After the Friending

DENEEN L. BROWN is a staff writer in the Style section of The Washington Post. She can be reached at
DENEEN L. BROWN is a staff writer in the Style section of The Washington Post. She can be reached at (Courtesy Author)
By DeNeen L. Brown
Sunday, August 30, 2009

I'd like to be friends with you on Facebook. Really, I would.

But then what would we do next?

I'm flattered that you want to be my friend, but I wonder why didn't you just pick up the phone and call me.

I know.

I know.

We promised to get together in the new year, and already it's summer and you haven't been to my house and I haven't been to yours. You haven't seen how my kid has grown. And I haven't seen yours. We never had that lunch we both promised we would set up. We never went out for drinks after work, as we both said we would. And here you are on Facebook, wanting to be my friend.

I am eager to hit the "confirm" button, but I wonder what will happen after that. Will we have a virtual lunch or virtual glass of wine? But then how would you notice that I got my first crease around my eyes? Or that I am trying to lose weight? Would you notice my pretty sandals? And that killer purse I just bought?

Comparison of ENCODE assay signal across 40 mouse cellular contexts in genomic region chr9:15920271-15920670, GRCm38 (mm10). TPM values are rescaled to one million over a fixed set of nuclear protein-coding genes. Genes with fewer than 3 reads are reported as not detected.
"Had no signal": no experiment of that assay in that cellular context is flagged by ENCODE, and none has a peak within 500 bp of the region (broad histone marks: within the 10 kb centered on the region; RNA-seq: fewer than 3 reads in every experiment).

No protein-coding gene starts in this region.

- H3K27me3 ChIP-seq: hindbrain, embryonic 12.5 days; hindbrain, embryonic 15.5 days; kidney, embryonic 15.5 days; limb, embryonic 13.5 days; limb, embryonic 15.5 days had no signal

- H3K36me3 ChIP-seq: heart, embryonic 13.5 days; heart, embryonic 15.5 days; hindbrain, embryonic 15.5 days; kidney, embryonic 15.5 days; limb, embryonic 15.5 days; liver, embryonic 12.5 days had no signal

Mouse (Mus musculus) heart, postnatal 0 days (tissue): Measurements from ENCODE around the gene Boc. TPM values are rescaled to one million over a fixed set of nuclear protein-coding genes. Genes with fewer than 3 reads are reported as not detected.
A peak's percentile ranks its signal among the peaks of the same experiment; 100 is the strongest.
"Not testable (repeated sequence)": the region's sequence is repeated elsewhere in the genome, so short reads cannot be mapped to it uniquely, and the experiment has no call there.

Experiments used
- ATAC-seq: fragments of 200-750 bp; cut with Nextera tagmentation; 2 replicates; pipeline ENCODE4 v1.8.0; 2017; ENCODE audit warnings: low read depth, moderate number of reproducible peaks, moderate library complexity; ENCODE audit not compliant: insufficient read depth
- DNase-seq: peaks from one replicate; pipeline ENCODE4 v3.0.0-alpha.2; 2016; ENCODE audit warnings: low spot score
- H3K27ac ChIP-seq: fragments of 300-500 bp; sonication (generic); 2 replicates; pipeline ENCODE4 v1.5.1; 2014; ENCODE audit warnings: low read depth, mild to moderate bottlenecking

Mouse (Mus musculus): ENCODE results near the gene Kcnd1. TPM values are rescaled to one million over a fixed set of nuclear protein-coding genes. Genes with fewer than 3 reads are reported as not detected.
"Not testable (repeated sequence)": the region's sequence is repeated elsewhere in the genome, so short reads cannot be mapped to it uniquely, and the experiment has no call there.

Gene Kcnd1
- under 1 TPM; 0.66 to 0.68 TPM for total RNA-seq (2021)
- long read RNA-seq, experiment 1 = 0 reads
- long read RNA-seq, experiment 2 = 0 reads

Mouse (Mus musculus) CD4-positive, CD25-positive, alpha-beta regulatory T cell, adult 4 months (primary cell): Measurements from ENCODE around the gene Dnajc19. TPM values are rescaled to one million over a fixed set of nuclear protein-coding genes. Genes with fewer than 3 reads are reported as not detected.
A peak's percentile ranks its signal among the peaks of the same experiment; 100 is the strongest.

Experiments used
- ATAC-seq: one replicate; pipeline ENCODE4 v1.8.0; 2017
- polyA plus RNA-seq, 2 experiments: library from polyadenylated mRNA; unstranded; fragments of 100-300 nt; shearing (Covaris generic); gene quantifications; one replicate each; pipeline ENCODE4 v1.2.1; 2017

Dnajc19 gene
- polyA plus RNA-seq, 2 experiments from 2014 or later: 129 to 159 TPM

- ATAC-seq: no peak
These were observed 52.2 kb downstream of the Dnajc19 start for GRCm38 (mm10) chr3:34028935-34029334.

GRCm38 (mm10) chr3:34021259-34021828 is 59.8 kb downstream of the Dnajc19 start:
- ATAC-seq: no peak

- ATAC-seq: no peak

Oh, you are right. I could just send you a photo, and then you would know. Or would you?

What about the pregnant pauses in the conversation where really good friends go to fill in the blank? What about the story that I can't hide from you when we are face to face? Okay, yes, I know I could tell you all about it online. But where would I start, and who else would be listening?

Making friends back in school was simple. You just wrote a note: "Hey! Do you want to be my friend? Yes (Check the box). Or No (Check the box)." Then we were friends or we weren't.

The difference is the friends of my childhood knew what to do next: Go draw on the sidewalk with chalk or swing as high as we could on the swings, then jump when we were as high as we could go. At lunch, we would trade bologna sandwiches from the free-lunch boxes. In eighth grade, Regina would stand up for me against girls who wanted to fight me because they thought I thought I was pretty. And in 11th grade my best friend, Lisa, would swing by my house. We were cheerleaders then, practicing our jumps, looking at our reflections in the glass of my storm door.

We were still friends even after I playfully sneaked up behind her in the cafeteria and thumped her on the head while she was talking to the cutest guy in high school. I didn't know that was uncool. Somehow she understood.

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